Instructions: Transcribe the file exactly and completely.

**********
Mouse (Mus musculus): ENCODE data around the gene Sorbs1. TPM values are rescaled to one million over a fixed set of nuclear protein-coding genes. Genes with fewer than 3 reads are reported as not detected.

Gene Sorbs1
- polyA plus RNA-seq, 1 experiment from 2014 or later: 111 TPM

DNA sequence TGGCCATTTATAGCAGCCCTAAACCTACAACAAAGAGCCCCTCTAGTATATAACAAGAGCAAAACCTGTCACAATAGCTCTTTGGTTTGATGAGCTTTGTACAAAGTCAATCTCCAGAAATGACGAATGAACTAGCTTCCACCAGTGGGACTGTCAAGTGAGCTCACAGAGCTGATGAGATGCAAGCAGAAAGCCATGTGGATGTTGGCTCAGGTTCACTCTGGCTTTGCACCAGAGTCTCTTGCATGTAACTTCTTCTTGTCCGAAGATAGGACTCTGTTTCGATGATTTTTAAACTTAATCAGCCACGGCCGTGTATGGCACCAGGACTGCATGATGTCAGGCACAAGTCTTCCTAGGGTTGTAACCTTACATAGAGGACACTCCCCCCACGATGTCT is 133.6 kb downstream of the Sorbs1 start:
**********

Mouse (Mus musculus): ENCODE data around the gene Sorbs1. TPM values are rescaled to one million over a fixed set of nuclear protein-coding genes. Genes with fewer than 3 reads are reported as not detected.

Gene Sorbs1
- polyA plus RNA-seq, 1 experiment from 2014 or later: 111 TPM

DNA sequence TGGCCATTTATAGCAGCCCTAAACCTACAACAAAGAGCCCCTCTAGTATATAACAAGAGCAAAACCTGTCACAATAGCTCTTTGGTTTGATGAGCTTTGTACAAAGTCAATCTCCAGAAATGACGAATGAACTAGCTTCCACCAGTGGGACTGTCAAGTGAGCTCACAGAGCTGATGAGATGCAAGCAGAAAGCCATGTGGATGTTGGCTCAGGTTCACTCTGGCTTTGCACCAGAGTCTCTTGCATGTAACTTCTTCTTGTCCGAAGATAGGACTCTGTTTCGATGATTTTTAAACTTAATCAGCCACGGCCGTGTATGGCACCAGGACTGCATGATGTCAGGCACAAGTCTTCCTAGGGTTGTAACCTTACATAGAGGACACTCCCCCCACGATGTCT is 133.6 kb downstream of the Sorbs1 start: